Being label conscious: How to read nutrition labels
By Yvonne Camus
on November 08, 2011
There are many claims made in big, bright print on the front of food packages but don’t be fooled. Your best source of information is the nutrition label. All food companies in Canada must include nutritional labelling on packaged foods so that consumers can make better and informed food choices. The label lists all ingredients used to prepare the food in order of weight, from most to least.
- Unfamiliar ingredients. If you can’t pronounce it, it likely isn’t good for you.
- Alternative names for fats, sodium and sugar. For example, powdered milk solids are actually fat; partially hydrogenated fats and oils are trans fats; monosodium glutamate is sodium; sucrose, dextrose, evaporated cane juice, high fructose corn syrup, treacle or the newly termed corn sugar are all different forms of sugar.
- Foods that have more than five ingredients.
- Foods with trans fats, high fructose corn syrup or corn sugar.
The Nutrition Facts Table gives the amount in grams and the percentage of the Recommended Daily Intake (RDI) of 13 nutrients as well as calories.
Here’s a line-by-line look:
The amount of food that is used to measure percent Daily Values. Often on large, high calorie or high sugar items such as a sports drink, the serving size used on the nutritional chart is for only one quarter or one half of the bottle. If you drink the entire bottle, you need to multiply the nutritional values accordingly.
Calories per serving size
Remember, a serving may be less than the container, can or bottle.
These figures are based on adult levels of Recommended Daily Intake (RDI). A child’s RDI is much different.
Food manufacturers are not required to include cholesterol values on their labels. Cholesterol is a type of fat made by the body and it is also found in animal-based foods such as meat, cheese and eggs. People with high cholesterol levels should avoid foods that contain cholesterol and in general, none of us should exceed 300 mg/day.
Again, the RDI is based on the accepted adult level of 2,400mg/day. Children should consume only 1,000–1,500 mg of sodium.
I love that the carbohydrate section is broken down into only fibre and sugar because this is how we should understand carbohydrates. Good carbohydrates are high in fibre and low in sugar. Children need eight to 25 grams of fibre per day, (add five to their age to fi gure out the daily requirement until age 15, then it becomes 25g).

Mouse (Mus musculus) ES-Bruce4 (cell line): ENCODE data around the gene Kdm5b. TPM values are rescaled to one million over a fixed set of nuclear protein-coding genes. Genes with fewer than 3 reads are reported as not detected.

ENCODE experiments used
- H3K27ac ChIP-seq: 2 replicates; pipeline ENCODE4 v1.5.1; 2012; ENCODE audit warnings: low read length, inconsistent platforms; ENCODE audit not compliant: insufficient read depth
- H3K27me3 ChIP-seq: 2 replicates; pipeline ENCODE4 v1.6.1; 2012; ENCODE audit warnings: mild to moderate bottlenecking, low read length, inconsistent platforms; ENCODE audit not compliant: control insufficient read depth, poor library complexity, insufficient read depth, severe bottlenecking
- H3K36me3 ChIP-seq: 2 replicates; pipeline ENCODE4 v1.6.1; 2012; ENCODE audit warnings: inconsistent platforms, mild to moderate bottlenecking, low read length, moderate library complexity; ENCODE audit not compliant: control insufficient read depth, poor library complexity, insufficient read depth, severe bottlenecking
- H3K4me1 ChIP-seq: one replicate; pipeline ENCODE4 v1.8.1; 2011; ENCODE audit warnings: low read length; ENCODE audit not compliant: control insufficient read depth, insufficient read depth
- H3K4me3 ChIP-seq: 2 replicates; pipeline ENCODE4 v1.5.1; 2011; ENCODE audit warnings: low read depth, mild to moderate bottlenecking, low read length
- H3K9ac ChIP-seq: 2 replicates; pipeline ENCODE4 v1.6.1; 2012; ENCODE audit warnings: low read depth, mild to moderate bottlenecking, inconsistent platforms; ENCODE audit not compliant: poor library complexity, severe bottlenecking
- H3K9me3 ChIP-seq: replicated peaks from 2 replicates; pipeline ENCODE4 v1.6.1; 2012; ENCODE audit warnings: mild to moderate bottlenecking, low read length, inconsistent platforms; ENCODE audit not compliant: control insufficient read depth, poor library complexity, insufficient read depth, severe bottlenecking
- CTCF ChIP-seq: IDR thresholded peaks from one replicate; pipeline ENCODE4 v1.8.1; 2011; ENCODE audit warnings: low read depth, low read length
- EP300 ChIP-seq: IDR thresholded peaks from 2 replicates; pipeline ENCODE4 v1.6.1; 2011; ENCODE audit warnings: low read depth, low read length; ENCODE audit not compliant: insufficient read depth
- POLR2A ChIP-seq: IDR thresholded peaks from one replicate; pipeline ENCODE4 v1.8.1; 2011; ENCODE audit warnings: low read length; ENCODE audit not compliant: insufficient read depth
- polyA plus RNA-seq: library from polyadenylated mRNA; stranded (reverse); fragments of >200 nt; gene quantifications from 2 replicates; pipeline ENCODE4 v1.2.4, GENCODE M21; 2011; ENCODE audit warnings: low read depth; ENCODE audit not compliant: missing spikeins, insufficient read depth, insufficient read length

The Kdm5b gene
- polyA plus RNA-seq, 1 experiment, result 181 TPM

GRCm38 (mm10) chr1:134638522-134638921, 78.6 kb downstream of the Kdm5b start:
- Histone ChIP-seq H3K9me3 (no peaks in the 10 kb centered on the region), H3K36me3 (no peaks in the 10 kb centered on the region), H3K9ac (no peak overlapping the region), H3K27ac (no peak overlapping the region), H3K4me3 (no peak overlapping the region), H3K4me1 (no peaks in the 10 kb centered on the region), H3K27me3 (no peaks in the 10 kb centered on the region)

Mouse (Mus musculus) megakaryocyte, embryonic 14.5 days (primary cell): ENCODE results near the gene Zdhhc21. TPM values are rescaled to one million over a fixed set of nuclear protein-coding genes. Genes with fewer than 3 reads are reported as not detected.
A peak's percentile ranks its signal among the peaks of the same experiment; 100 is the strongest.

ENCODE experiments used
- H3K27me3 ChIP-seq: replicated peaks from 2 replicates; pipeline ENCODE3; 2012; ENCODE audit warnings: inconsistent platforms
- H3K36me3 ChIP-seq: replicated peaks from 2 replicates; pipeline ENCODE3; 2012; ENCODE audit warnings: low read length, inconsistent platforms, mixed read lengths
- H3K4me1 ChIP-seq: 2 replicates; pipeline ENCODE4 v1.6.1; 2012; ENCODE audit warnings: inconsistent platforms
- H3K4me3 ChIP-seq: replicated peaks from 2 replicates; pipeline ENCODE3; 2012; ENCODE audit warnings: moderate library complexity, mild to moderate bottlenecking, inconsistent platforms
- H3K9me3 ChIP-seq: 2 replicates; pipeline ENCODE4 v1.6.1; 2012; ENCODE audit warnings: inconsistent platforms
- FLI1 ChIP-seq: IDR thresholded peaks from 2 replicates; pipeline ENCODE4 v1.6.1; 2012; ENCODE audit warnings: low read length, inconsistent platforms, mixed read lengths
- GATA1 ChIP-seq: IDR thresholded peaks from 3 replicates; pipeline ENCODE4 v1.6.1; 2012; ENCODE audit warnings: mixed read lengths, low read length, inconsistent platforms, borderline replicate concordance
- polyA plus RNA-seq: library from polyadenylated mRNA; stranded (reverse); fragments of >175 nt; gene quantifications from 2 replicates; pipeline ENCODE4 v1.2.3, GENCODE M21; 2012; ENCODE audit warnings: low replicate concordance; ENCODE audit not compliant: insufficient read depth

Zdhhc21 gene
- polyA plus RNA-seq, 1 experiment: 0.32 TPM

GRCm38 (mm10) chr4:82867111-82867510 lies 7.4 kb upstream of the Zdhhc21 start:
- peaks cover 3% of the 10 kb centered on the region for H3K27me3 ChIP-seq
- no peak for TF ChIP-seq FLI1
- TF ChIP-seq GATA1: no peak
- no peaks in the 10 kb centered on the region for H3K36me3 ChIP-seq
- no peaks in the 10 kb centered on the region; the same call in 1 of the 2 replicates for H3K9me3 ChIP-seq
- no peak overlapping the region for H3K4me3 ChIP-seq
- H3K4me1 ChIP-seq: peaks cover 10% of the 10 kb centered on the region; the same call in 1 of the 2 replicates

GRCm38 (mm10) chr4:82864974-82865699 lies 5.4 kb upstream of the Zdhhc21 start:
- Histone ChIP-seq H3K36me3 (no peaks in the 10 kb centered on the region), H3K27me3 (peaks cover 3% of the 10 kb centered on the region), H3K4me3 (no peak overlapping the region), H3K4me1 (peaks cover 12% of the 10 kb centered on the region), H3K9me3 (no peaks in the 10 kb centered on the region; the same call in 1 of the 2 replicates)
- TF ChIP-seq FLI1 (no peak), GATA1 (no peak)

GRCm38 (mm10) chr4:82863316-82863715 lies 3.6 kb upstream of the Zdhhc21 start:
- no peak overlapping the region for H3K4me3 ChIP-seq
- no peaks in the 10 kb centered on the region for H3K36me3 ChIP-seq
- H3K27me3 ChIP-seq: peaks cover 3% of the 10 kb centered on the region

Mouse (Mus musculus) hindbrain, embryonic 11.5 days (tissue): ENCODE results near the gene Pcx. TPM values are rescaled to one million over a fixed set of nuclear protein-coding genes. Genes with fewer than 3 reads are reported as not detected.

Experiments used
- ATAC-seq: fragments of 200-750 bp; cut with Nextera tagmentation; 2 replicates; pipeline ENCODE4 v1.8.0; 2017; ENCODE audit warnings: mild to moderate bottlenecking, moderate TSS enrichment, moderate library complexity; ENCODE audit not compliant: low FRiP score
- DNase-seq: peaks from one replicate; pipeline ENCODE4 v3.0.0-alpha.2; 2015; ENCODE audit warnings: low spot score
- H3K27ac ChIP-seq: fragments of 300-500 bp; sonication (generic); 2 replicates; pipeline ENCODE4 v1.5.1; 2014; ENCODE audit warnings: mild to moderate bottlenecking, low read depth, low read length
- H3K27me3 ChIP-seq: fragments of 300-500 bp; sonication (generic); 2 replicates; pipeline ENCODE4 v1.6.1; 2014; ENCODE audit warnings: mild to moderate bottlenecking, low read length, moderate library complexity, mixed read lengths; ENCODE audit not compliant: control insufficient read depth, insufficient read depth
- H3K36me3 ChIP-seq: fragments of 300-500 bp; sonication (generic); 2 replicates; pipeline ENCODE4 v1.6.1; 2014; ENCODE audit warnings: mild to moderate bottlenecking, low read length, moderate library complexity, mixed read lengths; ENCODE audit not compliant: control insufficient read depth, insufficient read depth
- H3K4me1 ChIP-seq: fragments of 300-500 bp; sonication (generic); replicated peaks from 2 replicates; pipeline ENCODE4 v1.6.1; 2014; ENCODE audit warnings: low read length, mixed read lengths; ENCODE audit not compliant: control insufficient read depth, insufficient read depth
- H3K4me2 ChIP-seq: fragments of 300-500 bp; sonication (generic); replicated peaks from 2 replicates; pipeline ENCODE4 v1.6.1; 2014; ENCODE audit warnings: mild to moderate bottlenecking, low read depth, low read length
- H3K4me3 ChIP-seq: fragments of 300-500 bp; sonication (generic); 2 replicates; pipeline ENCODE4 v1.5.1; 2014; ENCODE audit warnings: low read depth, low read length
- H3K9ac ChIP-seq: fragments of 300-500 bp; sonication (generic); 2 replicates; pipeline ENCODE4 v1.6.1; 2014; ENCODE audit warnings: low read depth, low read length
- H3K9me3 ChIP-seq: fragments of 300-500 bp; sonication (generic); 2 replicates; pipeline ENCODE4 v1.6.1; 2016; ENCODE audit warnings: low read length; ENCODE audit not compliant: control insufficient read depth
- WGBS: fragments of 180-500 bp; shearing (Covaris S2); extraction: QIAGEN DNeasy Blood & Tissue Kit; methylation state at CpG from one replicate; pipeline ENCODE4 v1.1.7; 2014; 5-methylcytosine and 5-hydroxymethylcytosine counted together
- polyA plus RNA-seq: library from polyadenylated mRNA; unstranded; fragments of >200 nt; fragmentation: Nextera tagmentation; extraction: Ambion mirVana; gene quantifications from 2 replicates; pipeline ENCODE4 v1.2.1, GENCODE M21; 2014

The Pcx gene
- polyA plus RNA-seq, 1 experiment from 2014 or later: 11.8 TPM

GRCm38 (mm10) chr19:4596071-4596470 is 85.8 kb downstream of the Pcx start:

The Nutrition Facts label does not have a percentage daily value for sugar because there isn’t agreement on what an acceptable level is. Generally adults should not consume more than 40 grams of sugar a day and most of those grams should be from natural foods such as fruit, vegetables, grains and dairy. Processed sugar is not necessary in anyone’s diet and it should be limited. There are approximately four teaspoons of sugar in a gram so the next time your child asks for a can of pop, picture feeding them 10 teaspoons of sugar!
There is no percentage daily value given because protein is readily available in the Canadian diet and most of us get sufficient amounts. Vegans and vegetarians must ensure their diets meet their protein needs through vegetable based proteins so total protein consumption can be calculated from food labels.
The recommended daily percentages for micronutrients such as calcium, iron, vitamin C and vitamin A are based on adult levels. A food containing five percent of a micronutrient is considered a poor source; a food containing 15 percent of a micronutrient is considered a good source.
Specific claims made on food packaging are also regulated:
Product has 25 percent less fat than the same regular brand.
Product has 50 percent less fat than the same regular product.
Product has less than three grams of fat per serving.
Product is 95–100 percent organic, depending on the type of food and its method of production. For example, organic meat, poultry, eggs and dairy products come from animals that are given no antibiotics or growth hormones. Organic fruits and vegetables are grown without using most conventional pesticides, fertilizers made with synthetic ingredients or sewage sludge, bioengineered seed or plants, or ionizing radiation.
Product contains no artificial colouring or chemical preservatives; meat and poultry, is minimally processed. This does not exclude meat treated with artifi cial hormones or injected with saline solution, or food containing “natural flavours” such as processed proteins.
Look for foods with:
- More than 2g of fibre
- Less than 4g of fat
- Less than 480g of sodium
- Less than 4g of sugar
Better yet, buy more foods that don’t need a label!
By Yvonne Camus|
November 08, 2011